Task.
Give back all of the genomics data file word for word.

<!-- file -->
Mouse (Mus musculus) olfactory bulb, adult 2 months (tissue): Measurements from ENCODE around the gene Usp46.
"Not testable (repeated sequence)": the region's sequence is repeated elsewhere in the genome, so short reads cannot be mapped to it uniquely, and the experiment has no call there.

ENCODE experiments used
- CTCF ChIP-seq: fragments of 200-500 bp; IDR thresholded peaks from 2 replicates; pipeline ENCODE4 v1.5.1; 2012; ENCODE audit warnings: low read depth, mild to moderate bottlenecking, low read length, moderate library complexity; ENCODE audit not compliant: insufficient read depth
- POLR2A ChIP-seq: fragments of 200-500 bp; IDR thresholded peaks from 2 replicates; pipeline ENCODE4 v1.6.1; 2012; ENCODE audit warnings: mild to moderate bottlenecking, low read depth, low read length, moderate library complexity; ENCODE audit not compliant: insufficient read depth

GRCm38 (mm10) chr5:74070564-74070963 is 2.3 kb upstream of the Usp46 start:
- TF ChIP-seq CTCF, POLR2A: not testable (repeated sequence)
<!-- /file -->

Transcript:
Mouse (Mus musculus) olfactory bulb, adult 2 months (tissue): Measurements from ENCODE around the gene Usp46.
"Not testable (repeated sequence)": the region's sequence is repeated elsewhere in the genome, so short reads cannot be mapped to it uniquely, and the experiment has no call there.

ENCODE experiments used
- CTCF ChIP-seq: fragments of 200-500 bp; IDR thresholded peaks from 2 replicates; pipeline ENCODE4 v1.5.1; 2012; ENCODE audit warnings: low read depth, mild to moderate bottlenecking, low read length, moderate library complexity; ENCODE audit not compliant: insufficient read depth
- POLR2A ChIP-seq: fragments of 200-500 bp; IDR thresholded peaks from 2 replicates; pipeline ENCODE4 v1.6.1; 2012; ENCODE audit warnings: mild to moderate bottlenecking, low read depth, low read length, moderate library complexity; ENCODE audit not compliant: insufficient read depth

GRCm38 (mm10) chr5:74070564-74070963 is 2.3 kb upstream of the Usp46 start:
- TF ChIP-seq CTCF, POLR2A: not testable (repeated sequence)